What’s that chip doing on my credit card?

Did your bank recently send you a new credit or debit card with a shiny, metallic chip on the front? You may have noticed that some cards have this chip in addition to the standard magnetic stripe on the back of the card. Lately, we’ve received questions from people wanting to know what these chips are and how they work. Because security is often people’s number one concern, we’ve also heard from consumers who want to know what they can do to protect their bank accounts, credit cards, and personal financial information.

As a new federal agency, we’re committed to providing you with trustworthy information about consumer financial products—including bank accounts and credit cards. Here are a few things you should know about chip technology.

What’s chip technology?

Chip technology is designed to help cut down on credit and debit card fraud. The technology has been in use in other countries for some time.

For credit and debit cards to work, they have to provide information—your so-called “payment credentials”—to the merchant that takes your card. The merchant uses that information to authorize the transaction. This is what that magnetic stripe, also known as a “mag stripe,” on the back of your card currently does. That’s what the new chips will do, too.

Why does this matter to me?

For consumers, the important difference between chips and mag stripes is that it’s more difficult for a fraudster to make a fake chip card than to make a fake mag stripe card.

The shift to chip cards won’t affect your legal rights that protect you from credit card and debit card fraud. But to be fully protected, you must still review your credit card and debit card statements regularly—and report fraudulent charges immediately. We have some practical suggestions for how to continue to protect your accounts below.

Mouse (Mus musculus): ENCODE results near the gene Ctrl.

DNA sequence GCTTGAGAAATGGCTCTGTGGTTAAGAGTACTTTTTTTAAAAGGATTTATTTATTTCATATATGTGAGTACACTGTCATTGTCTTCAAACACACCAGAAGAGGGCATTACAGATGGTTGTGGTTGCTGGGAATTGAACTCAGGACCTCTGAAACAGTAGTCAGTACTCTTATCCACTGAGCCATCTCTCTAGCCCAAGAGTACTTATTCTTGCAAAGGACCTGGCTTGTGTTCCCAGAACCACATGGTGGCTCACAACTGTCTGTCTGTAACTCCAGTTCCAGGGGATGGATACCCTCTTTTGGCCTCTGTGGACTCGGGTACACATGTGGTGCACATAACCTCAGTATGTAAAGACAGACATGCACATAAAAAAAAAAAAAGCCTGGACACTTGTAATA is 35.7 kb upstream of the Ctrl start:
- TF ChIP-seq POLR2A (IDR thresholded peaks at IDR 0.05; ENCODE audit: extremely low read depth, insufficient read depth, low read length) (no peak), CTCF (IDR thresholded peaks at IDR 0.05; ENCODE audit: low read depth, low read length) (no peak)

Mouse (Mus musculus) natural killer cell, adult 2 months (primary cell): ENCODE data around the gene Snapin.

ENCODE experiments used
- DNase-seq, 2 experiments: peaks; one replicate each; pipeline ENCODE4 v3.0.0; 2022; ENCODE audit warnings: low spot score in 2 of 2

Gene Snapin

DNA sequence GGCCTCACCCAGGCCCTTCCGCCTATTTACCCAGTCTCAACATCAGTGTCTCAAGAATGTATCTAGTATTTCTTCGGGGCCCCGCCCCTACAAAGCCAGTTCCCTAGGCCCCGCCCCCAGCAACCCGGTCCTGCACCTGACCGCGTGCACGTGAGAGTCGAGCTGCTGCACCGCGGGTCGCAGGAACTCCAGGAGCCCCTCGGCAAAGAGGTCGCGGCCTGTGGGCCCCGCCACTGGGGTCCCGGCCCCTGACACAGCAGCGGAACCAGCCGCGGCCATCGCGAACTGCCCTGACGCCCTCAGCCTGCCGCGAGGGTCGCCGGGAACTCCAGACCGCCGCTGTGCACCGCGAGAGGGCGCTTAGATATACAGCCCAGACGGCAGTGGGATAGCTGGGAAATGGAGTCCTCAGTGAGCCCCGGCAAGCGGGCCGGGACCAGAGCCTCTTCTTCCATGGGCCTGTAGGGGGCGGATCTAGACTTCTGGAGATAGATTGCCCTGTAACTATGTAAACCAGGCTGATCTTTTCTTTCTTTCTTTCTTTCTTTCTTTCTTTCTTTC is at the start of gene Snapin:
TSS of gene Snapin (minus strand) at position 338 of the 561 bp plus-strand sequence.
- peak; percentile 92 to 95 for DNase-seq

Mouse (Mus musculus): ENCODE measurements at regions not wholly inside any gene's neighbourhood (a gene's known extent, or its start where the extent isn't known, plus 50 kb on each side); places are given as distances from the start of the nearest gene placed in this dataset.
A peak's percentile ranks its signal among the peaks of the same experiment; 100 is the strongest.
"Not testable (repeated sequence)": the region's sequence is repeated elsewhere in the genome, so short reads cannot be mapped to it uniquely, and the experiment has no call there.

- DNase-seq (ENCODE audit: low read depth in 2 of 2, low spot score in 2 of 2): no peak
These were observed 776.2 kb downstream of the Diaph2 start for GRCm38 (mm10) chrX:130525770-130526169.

How do I use my chip card?

Instead of swiping your card through the payment terminal, with a chip card, you insert the end with the chip into the slot at the front of that terminal. You do this with the front of the card (and the chip) facing up. Terminals take slightly longer to read a chip card than a mag stripe, so wait for the terminal’s instructions before you remove your card.

Where can I use my chip card?

Not every place you shop will be able to read chip cards yet. If the store accepts credit and debit cards but doesn’t have terminals that can read chip cards, you can still shop there. You’ll just need to use the magnetic stripe on the back of your card. Over time, you’ll see more and more terminals that read chip cards.

What about online and mobile payments?

You can use your chip card to make mobile or online payments the same way you you’ve been using your old card.

Why is this happening now?

There’s no law requiring your credit card company to give you a chip card. That’s true for debit cards as well. Likewise, there is no law saying that stores have to install terminals that can read chip cards—or turn on chip card technology even if they do have these terminals.

Even so, you’re going to see a lot more chip cards and chip card readers in the months to come. Beginning in October, card companies and stores are changing how they divide up responsibility for card fraud. Those changes are creating incentives for merchants to install chip card terminals and for banks and credit unions to issue chip cards. So, a lot of card companies and merchants are rolling out this technology as soon as they can.

What if I don’t have a chip card yet?

You can still keep using your card, and you’ll be able to swipe your mag stripe through card readers. Keep in mind that your bank or credit union will most likely send you a chip card in the future.

How you can protect your accounts

The shift to chip cards is an important step in combating fraud, but experts agree that chip cards are not going to make card fraud go away. Fraudsters will still try to make money by stealing card data, and you’ll still need to protect yourself by taking some basic precautions:

  • Check your accounts for unauthorized charges or debits regularly. Sometimes fraudsters will process a small debit or charge against your account and return to add more charges if the first transaction goes through. If you have online or mobile access to your accounts, check your transactions regularly. If you receive paper statements, be sure to open them and review them closely.
  • Report a suspicious charge or debit immediately. Contact your bank or card provider immediately if you suspect an unauthorized debit or charge. If a thief charges items to your account, you should cancel the card and have it replaced before more transactions come through. Even if you’re not sure that PIN information was taken, consider changing your PIN just to be on the safe side.

Take a look at some additional security suggestions. If you have more questions about bank accounts and services, check out Ask CFPB, our online, database of frequently asked financial questions and answers.

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